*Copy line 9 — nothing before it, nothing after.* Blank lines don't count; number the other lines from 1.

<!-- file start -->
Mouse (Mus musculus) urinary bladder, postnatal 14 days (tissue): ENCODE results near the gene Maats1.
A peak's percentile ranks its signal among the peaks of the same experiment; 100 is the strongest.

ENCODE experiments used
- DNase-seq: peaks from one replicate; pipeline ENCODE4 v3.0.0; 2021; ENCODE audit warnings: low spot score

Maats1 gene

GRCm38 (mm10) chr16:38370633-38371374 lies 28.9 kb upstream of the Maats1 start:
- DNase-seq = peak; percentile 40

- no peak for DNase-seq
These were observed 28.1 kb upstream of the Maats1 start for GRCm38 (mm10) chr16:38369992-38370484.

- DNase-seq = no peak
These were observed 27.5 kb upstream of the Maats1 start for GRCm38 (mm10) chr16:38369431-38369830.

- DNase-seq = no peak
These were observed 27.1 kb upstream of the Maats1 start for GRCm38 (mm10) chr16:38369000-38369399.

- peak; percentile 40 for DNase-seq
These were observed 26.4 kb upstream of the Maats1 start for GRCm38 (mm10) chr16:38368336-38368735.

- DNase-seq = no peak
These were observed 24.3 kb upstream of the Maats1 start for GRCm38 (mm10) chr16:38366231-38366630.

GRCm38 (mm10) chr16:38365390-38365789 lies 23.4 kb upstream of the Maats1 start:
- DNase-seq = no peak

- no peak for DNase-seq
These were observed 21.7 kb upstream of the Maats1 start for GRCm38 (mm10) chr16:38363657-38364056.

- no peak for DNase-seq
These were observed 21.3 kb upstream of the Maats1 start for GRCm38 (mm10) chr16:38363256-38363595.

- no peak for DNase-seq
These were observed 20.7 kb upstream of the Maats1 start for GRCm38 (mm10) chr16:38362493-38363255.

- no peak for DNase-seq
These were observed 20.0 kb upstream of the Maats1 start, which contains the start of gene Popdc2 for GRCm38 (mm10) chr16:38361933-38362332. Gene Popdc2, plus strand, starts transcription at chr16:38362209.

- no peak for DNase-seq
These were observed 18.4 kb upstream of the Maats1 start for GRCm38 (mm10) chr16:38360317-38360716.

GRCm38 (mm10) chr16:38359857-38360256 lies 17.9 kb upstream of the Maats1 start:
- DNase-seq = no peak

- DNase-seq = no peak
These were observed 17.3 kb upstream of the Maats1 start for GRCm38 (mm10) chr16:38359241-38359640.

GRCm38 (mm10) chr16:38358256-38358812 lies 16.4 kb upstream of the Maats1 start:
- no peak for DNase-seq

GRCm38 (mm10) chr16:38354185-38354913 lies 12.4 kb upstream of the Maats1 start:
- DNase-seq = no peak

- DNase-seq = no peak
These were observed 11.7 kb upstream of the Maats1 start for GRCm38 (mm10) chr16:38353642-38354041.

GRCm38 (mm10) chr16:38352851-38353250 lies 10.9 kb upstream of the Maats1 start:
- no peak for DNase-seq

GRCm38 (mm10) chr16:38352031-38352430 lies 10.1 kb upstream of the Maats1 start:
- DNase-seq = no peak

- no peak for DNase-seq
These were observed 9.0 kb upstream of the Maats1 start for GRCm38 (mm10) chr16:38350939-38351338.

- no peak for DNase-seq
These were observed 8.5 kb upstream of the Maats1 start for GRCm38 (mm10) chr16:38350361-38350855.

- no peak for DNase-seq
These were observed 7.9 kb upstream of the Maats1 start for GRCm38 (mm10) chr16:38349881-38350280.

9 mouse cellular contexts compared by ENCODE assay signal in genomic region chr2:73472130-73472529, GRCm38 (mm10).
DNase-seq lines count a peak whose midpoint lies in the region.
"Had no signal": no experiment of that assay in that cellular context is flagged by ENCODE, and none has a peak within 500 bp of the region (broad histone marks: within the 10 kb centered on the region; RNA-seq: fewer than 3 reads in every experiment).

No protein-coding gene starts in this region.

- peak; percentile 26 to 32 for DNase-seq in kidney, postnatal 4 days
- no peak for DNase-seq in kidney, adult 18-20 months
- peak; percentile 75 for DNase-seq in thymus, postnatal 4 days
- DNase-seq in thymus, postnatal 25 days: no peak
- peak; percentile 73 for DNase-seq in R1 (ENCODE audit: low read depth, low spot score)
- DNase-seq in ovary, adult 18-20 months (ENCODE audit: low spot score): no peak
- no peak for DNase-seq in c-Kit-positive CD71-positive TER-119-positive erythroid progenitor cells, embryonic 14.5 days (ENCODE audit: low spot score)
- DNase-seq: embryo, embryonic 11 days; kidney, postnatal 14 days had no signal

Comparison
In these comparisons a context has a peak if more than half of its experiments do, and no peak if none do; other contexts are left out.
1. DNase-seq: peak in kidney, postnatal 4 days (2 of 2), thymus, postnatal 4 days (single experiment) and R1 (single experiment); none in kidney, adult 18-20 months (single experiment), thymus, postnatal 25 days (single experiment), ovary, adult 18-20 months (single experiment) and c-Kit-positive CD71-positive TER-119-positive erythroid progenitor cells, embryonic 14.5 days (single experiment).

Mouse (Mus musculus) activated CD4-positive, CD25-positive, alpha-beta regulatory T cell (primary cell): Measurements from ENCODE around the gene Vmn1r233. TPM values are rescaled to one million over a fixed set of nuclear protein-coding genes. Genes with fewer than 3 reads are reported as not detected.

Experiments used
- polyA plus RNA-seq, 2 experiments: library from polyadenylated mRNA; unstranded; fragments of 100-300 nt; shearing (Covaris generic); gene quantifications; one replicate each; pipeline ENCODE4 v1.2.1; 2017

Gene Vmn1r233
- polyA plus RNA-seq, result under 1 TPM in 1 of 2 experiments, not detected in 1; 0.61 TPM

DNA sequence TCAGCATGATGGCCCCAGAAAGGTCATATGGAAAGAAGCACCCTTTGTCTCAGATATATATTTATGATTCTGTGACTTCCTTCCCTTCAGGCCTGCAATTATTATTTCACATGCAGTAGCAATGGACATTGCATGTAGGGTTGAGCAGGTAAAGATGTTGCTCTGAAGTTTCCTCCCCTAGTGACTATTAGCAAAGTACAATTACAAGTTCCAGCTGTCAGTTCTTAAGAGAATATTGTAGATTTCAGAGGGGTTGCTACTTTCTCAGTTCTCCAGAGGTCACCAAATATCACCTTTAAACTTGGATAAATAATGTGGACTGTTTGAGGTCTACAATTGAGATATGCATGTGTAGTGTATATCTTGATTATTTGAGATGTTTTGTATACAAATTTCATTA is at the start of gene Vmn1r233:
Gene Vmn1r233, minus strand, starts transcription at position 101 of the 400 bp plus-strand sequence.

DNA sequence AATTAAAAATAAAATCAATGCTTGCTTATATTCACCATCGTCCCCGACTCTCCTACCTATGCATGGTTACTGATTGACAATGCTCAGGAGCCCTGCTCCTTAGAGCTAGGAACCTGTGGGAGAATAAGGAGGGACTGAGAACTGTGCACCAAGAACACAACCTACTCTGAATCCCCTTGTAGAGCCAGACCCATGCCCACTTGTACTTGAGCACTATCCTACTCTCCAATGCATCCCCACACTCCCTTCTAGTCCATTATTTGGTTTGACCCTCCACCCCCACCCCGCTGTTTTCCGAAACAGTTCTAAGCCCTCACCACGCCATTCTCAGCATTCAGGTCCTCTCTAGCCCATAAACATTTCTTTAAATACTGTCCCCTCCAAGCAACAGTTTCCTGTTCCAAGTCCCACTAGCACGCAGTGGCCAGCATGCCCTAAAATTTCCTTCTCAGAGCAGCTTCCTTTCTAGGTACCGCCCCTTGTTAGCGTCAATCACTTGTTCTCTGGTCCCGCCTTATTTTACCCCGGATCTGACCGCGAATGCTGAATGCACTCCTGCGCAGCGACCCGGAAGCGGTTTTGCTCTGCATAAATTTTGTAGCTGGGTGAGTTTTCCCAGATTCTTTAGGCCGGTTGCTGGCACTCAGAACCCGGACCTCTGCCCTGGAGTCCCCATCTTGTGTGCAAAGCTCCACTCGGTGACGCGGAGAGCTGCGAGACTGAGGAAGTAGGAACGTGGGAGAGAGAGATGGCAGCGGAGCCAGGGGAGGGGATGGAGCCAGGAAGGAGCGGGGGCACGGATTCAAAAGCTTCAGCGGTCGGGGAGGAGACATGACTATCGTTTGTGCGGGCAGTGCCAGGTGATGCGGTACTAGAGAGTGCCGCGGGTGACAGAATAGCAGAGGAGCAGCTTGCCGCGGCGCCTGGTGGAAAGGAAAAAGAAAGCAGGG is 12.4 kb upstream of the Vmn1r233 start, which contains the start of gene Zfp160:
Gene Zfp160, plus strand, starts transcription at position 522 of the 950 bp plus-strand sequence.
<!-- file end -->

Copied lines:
These were observed 28.1 kb upstream of the Maats1 start for GRCm38 (mm10) chr16:38369992-38370484.